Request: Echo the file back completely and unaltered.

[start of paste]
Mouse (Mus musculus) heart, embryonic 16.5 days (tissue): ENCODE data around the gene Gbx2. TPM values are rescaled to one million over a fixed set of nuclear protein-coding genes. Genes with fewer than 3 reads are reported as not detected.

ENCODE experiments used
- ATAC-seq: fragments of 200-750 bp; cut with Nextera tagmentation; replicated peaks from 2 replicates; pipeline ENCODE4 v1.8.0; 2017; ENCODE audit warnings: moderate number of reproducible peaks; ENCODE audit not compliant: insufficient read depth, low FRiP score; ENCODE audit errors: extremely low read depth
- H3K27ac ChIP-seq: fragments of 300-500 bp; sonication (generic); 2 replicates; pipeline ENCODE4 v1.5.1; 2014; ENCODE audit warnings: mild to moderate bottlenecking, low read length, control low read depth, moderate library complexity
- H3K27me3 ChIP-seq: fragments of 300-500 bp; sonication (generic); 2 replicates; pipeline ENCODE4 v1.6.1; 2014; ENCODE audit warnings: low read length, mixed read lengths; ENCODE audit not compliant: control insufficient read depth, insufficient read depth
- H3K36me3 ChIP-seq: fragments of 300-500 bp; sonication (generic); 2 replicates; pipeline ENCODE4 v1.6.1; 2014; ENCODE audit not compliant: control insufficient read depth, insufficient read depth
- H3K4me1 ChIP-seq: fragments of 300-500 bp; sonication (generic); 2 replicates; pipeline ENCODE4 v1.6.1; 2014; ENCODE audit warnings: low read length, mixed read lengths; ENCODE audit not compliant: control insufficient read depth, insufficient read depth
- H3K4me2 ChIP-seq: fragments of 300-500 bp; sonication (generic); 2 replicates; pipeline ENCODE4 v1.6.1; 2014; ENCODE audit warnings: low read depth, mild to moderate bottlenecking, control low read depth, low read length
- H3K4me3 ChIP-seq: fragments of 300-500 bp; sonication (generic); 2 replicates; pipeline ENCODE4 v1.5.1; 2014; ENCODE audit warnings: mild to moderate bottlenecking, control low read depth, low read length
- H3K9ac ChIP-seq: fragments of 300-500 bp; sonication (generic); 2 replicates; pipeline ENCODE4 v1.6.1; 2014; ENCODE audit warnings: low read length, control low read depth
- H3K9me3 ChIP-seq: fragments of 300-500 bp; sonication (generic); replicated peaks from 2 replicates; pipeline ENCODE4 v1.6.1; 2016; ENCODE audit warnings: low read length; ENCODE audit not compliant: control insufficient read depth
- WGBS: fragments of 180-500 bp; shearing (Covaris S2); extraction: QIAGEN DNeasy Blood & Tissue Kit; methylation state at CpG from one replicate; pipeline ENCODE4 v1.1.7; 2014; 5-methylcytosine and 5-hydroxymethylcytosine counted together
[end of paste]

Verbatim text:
Mouse (Mus musculus) heart, embryonic 16.5 days (tissue): ENCODE data around the gene Gbx2. TPM values are rescaled to one million over a fixed set of nuclear protein-coding genes. Genes with fewer than 3 reads are reported as not detected.

ENCODE experiments used
- ATAC-seq: fragments of 200-750 bp; cut with Nextera tagmentation; replicated peaks from 2 replicates; pipeline ENCODE4 v1.8.0; 2017; ENCODE audit warnings: moderate number of reproducible peaks; ENCODE audit not compliant: insufficient read depth, low FRiP score; ENCODE audit errors: extremely low read depth
- H3K27ac ChIP-seq: fragments of 300-500 bp; sonication (generic); 2 replicates; pipeline ENCODE4 v1.5.1; 2014; ENCODE audit warnings: mild to moderate bottlenecking, low read length, control low read depth, moderate library complexity
- H3K27me3 ChIP-seq: fragments of 300-500 bp; sonication (generic); 2 replicates; pipeline ENCODE4 v1.6.1; 2014; ENCODE audit warnings: low read length, mixed read lengths; ENCODE audit not compliant: control insufficient read depth, insufficient read depth
- H3K36me3 ChIP-seq: fragments of 300-500 bp; sonication (generic); 2 replicates; pipeline ENCODE4 v1.6.1; 2014; ENCODE audit not compliant: control insufficient read depth, insufficient read depth
- H3K4me1 ChIP-seq: fragments of 300-500 bp; sonication (generic); 2 replicates; pipeline ENCODE4 v1.6.1; 2014; ENCODE audit warnings: low read length, mixed read lengths; ENCODE audit not compliant: control insufficient read depth, insufficient read depth
- H3K4me2 ChIP-seq: fragments of 300-500 bp; sonication (generic); 2 replicates; pipeline ENCODE4 v1.6.1; 2014; ENCODE audit warnings: low read depth, mild to moderate bottlenecking, control low read depth, low read length
- H3K4me3 ChIP-seq: fragments of 300-500 bp; sonication (generic); 2 replicates; pipeline ENCODE4 v1.5.1; 2014; ENCODE audit warnings: mild to moderate bottlenecking, control low read depth, low read length
- H3K9ac ChIP-seq: fragments of 300-500 bp; sonication (generic); 2 replicates; pipeline ENCODE4 v1.6.1; 2014; ENCODE audit warnings: low read length, control low read depth
- H3K9me3 ChIP-seq: fragments of 300-500 bp; sonication (generic); replicated peaks from 2 replicates; pipeline ENCODE4 v1.6.1; 2016; ENCODE audit warnings: low read length; ENCODE audit not compliant: control insufficient read depth
- WGBS: fragments of 180-500 bp; shearing (Covaris S2); extraction: QIAGEN DNeasy Blood & Tissue Kit; methylation state at CpG from one replicate; pipeline ENCODE4 v1.1.7; 2014; 5-methylcytosine and 5-hydroxymethylcytosine counted together